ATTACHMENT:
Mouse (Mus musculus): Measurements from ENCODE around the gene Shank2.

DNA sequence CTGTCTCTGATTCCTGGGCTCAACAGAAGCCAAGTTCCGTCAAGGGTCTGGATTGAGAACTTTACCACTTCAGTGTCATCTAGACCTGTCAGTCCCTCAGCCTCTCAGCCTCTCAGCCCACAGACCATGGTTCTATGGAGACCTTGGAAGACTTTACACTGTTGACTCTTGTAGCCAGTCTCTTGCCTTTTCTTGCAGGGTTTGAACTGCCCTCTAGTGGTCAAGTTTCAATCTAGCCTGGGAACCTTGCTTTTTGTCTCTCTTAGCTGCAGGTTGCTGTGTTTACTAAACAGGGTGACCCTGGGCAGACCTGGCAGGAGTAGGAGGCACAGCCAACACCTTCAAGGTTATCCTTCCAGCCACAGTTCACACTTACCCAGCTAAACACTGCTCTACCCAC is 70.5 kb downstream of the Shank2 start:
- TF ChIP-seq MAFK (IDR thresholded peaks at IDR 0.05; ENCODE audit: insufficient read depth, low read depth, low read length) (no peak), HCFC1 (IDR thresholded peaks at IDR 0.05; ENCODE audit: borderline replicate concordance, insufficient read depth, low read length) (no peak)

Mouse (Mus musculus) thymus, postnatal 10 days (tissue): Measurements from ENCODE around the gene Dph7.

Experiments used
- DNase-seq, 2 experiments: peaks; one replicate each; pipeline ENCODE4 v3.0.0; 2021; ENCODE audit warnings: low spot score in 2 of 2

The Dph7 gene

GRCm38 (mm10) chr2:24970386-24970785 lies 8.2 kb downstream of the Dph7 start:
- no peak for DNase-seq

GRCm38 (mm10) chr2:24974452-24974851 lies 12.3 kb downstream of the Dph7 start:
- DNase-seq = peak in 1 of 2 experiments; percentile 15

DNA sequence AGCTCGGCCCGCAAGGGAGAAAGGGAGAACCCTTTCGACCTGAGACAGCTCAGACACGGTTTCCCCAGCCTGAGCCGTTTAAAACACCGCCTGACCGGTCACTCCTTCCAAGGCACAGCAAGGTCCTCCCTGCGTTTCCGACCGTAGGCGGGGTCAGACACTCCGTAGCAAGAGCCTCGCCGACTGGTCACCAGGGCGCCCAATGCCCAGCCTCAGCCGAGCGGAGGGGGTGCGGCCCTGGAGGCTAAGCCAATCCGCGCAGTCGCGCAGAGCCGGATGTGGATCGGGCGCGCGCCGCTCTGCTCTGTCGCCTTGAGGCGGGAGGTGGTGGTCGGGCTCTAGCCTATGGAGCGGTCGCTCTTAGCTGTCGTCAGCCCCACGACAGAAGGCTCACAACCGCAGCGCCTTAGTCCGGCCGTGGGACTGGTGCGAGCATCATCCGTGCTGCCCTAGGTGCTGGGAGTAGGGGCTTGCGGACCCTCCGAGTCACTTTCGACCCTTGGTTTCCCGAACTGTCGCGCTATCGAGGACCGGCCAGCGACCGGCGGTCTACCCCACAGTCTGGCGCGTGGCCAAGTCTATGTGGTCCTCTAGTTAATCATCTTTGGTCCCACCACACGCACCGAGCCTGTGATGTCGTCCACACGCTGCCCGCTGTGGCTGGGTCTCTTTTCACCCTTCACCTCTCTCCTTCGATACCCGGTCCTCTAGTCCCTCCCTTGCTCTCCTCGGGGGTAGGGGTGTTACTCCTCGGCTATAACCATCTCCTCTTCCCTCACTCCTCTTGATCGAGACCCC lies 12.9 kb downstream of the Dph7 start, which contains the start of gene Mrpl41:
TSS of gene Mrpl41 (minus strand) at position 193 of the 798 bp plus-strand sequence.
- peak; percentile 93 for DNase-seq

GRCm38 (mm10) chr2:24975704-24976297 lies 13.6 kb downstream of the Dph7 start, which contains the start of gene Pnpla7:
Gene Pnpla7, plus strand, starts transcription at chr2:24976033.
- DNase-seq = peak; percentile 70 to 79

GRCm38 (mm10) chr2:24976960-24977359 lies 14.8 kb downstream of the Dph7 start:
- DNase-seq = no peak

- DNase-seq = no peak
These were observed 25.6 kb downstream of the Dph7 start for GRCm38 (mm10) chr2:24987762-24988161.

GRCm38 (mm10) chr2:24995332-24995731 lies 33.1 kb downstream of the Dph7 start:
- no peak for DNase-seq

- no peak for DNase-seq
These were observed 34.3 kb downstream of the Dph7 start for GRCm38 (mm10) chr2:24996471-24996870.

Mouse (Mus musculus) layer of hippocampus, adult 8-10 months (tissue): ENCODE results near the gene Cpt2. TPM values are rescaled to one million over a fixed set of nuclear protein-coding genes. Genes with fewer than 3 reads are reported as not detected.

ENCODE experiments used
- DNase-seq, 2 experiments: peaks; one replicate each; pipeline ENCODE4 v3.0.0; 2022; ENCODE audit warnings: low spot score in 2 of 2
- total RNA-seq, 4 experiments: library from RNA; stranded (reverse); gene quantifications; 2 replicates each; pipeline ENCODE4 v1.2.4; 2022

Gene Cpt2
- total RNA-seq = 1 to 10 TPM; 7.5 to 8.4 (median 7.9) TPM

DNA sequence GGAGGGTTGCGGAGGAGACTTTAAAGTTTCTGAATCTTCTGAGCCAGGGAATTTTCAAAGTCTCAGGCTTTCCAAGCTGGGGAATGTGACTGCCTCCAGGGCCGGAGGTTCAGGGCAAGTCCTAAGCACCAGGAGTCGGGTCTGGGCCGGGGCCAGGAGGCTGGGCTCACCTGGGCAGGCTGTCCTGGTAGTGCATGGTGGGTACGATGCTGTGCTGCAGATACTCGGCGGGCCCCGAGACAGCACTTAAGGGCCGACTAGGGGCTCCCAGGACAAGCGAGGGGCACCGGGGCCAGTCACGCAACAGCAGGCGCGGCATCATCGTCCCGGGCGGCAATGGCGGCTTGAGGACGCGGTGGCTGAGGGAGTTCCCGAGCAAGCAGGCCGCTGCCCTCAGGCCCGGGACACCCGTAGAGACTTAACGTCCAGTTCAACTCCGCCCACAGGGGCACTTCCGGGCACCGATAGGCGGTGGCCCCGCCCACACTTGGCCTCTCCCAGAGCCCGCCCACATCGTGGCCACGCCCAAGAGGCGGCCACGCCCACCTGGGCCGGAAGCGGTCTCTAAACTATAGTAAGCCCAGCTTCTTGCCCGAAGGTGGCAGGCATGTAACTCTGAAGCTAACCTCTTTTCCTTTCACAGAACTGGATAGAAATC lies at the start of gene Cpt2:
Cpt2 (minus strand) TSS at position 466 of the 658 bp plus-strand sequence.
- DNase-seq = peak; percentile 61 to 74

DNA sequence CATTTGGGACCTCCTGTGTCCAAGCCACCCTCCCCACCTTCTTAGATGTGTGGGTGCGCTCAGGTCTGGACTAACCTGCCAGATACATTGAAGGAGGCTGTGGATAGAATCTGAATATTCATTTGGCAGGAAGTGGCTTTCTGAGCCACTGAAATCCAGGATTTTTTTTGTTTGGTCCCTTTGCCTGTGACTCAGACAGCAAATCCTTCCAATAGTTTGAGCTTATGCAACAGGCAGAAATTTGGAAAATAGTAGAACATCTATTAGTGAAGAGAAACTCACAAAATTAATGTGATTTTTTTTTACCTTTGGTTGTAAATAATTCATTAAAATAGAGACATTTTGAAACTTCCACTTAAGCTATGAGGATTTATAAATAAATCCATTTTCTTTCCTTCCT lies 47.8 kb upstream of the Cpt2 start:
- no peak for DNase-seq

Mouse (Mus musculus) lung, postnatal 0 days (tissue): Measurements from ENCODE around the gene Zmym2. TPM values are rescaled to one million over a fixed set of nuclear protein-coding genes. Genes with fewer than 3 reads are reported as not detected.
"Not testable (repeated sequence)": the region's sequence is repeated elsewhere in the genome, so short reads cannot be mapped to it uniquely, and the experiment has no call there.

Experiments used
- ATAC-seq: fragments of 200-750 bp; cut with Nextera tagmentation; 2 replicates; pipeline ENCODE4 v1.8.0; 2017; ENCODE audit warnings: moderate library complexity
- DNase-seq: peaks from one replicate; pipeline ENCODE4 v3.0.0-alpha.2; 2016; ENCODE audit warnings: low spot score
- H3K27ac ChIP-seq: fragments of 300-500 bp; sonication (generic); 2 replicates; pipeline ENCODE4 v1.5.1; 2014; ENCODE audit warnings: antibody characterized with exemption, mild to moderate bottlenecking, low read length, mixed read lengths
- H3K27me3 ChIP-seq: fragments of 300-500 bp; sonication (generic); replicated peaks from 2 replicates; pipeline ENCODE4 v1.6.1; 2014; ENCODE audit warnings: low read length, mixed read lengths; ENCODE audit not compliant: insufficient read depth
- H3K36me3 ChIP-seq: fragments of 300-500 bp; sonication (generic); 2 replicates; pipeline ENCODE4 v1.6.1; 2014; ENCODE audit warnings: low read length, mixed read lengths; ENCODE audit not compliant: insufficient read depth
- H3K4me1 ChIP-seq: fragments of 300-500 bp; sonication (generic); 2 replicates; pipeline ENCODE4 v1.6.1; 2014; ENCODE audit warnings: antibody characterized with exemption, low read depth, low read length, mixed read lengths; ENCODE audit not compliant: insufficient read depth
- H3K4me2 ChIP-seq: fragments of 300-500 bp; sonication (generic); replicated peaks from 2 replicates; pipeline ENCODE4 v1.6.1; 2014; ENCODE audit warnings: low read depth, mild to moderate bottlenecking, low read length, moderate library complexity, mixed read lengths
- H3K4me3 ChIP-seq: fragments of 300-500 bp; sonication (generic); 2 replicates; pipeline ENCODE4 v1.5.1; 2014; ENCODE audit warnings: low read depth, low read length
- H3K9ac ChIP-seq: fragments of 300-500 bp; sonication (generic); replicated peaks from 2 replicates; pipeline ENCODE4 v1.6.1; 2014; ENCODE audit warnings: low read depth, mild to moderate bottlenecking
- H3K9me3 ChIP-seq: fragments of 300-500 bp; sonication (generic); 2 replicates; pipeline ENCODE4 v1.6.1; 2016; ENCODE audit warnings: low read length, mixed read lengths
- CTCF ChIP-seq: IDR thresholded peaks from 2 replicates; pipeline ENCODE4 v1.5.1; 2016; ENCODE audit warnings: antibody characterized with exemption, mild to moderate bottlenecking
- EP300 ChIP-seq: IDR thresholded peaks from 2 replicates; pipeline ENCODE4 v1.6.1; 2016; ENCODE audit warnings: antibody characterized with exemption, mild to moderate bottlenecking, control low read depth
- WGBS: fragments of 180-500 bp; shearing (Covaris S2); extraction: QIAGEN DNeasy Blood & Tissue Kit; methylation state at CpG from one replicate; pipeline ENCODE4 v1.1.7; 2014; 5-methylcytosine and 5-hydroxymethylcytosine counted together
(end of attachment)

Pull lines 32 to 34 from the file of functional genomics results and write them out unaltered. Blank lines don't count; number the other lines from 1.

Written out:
DNA sequence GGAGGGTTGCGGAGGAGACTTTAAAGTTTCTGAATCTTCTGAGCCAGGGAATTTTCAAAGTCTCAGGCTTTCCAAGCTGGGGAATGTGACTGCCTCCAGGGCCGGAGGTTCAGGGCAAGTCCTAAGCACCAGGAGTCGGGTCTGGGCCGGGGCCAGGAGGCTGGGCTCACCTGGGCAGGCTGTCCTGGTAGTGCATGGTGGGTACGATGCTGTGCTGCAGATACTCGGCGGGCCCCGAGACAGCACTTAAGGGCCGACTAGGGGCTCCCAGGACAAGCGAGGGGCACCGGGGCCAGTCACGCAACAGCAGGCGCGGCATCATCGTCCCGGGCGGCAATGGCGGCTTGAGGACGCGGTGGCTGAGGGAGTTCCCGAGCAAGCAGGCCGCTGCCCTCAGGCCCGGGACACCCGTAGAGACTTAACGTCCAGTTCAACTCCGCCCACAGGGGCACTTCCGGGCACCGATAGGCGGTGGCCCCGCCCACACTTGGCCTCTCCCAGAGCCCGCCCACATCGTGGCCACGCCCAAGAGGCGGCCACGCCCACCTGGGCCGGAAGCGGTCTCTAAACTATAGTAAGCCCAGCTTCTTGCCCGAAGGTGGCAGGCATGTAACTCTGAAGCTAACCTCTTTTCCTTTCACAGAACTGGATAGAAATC lies at the start of gene Cpt2:
Cpt2 (minus strand) TSS at position 466 of the 658 bp plus-strand sequence.
- DNase-seq = peak; percentile 61 to 74